One of the most heavily used projects that I’ve ever made is the berry bowl which I use every day, often multiple times. In all of my years perusing craft shows and art fairs I’ve never seen another wooden berry bowl (only pottery versions), which leads me to believe that it is unique and that you could make some money from this idea if you participate as a vendor in such venues. There’s no reason for our ceramic crafting brethren to have an exclusive on the red hot berry bowl market.
At its essence the berry bowl is simply a turned wooden bowl with some holes drilled in it, but here are a few tips to make your berry bowl the best that it can be.
Start at the bandsaw. By cutting your blank to a round shape on the bandsaw before mounting onto your lathe, you can speed up the process. This approach also makes the initial rough turning much safer because the bowl blank is more balanced and less likely to cause vibration on your lathe.
Wall thickness. Normally for a smaller bowl I would target a wall thickness in the range of 1/4” to 3/8”, but when they are this thin I’ve had problems with them cracking due to the heavy use. The drain holes cause heavy moisture exposure, beyond what a normal bowl has to endure. By leaving a wall thickness of 1/2” to 5/8” the bowls seem to have better durability and are not prone to cracking.
Wood color selection. I prefer to make my berry bowls from darker wood species such as cherry or walnut. When berries are ripe they can leave stains in light woods that are difficult to remove, and by starting with a dark wood the stains are barely noticeable if at all. You might also want to choose a wood species that matches other accessories in your kitchen such as cutting boards, serving trays, salad bowls, etc.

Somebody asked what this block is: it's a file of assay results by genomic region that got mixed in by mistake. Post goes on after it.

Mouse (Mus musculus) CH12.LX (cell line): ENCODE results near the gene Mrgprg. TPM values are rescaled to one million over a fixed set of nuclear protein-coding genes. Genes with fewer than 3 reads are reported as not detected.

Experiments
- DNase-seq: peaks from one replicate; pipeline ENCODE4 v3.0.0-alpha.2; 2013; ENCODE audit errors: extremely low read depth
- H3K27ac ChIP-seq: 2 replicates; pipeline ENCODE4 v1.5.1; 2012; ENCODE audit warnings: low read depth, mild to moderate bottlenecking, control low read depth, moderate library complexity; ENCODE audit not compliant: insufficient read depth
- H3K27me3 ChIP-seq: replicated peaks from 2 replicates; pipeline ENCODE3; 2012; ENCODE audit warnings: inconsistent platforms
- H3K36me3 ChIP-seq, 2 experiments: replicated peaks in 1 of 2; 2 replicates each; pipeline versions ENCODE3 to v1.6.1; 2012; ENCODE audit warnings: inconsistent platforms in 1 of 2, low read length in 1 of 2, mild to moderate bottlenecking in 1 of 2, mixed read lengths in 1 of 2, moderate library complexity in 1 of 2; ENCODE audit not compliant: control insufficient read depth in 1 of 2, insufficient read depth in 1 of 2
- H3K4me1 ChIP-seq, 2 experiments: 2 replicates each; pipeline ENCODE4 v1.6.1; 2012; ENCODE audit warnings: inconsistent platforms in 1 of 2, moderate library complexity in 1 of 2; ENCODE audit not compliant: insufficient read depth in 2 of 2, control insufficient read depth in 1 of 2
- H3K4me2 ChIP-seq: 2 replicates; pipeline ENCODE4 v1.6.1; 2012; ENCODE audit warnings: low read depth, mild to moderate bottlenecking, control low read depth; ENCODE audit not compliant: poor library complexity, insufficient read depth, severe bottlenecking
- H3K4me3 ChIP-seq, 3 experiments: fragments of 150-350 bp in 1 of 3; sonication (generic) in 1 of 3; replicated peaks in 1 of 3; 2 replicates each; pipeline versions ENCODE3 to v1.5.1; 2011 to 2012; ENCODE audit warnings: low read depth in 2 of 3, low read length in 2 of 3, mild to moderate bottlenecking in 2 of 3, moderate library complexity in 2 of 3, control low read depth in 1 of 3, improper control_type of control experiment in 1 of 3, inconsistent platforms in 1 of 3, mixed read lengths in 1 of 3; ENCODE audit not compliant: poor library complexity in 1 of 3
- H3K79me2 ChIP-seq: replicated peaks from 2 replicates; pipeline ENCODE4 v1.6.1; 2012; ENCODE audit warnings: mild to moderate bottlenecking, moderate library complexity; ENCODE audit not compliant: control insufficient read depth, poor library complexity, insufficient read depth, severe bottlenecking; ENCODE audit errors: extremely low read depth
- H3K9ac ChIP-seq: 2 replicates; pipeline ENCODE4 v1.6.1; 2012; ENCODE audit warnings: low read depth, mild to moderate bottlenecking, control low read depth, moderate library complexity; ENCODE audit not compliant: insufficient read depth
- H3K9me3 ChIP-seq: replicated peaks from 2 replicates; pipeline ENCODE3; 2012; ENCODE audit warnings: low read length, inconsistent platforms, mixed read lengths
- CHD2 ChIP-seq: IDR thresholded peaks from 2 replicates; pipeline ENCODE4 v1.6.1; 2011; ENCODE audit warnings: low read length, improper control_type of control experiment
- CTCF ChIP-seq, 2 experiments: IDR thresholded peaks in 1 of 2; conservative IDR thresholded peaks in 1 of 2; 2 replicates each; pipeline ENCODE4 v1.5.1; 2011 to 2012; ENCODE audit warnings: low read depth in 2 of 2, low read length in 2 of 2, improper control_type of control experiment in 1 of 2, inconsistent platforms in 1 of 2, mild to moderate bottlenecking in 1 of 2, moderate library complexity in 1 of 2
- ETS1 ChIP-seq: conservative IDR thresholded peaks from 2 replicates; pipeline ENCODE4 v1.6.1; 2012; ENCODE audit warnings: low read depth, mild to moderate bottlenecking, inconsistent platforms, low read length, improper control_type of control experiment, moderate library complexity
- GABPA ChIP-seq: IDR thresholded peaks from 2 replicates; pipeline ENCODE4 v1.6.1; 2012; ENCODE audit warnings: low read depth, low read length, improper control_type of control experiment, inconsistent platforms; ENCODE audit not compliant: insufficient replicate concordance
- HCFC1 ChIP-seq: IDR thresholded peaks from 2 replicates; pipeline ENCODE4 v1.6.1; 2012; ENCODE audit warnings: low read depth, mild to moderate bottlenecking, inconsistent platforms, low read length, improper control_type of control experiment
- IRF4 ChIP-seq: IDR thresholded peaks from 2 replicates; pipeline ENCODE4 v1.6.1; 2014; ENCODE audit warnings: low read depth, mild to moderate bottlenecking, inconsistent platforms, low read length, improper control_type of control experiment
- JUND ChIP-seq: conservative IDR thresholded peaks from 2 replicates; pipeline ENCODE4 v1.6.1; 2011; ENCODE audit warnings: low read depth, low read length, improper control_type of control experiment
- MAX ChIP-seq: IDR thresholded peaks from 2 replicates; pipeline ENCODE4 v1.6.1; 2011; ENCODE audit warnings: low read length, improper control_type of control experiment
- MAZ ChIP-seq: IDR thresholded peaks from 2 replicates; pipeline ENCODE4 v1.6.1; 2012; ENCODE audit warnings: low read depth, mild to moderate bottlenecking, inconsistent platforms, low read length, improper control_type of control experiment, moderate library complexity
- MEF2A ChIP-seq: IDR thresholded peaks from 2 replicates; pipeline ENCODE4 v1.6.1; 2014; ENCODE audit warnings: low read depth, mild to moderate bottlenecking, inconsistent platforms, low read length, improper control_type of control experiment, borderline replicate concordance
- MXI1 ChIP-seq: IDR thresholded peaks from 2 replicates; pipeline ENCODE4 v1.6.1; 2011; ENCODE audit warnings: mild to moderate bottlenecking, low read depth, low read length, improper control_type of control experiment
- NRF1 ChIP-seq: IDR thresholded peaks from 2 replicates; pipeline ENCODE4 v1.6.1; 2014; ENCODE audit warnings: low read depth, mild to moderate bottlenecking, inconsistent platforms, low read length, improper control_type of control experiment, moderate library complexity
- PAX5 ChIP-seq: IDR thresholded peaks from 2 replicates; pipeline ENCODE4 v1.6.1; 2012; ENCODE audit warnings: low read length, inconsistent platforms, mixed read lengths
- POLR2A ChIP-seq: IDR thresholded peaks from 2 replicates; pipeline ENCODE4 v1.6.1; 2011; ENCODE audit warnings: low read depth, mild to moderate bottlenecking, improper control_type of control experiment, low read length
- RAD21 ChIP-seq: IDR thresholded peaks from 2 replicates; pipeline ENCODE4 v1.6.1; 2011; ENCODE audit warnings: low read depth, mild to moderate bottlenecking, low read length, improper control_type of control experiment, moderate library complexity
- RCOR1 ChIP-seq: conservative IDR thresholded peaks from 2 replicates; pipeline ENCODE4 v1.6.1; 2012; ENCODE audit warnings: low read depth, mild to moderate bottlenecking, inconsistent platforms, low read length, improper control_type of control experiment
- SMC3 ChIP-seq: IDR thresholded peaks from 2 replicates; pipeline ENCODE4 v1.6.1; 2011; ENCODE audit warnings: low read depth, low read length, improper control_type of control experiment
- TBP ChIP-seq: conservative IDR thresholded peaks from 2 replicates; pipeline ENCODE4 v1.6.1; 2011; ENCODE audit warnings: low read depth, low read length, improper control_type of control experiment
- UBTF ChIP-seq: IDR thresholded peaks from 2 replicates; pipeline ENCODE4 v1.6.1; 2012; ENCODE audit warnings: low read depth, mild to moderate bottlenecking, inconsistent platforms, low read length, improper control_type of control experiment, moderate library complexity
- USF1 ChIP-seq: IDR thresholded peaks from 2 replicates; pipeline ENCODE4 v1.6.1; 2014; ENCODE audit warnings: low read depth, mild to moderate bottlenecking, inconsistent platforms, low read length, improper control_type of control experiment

Determine hole spacing. This step gives you an opportunity to utilize the indexing system that comes standard on your Revo lathe. Determine the number of holes that you want around the perimeter, and use the indexing system to space them evenly for you.
Additional protection. The stain that I used provides some water resistance, but to increase and prolong the protection and add a couple coats of Pitas Wood Wax. If the bowl is used daily, I find that a monthly re-application of wax keeps the bowl looking great and the water beading up which helps extend the useful life of the berry bowl.
Drilling drainage holes. Notice the piece of blue tape to the left of the drill bit in the photo. This serves as an alignment aid so that position the drill consistently for each hole, while the indexing system sets the proper rotation distance between holes. I used a 1/4” bit which provides ample drainage without allowing berries to slip through.
Bottom holes. Drilling a larger number of holes in the side walls allows the water to drain quickly so that you don’t have to stop the water to allow for drain time, but it only drains the bowl down to the level of the bottom of the holes. To ensure complete draining of the bowl, drill a few holes through the bottom in a simple pattern.
If you are interested in seeing some other cool turning projects, check out the playlist of woodturning videos on the ToolMetrix YouTube channel.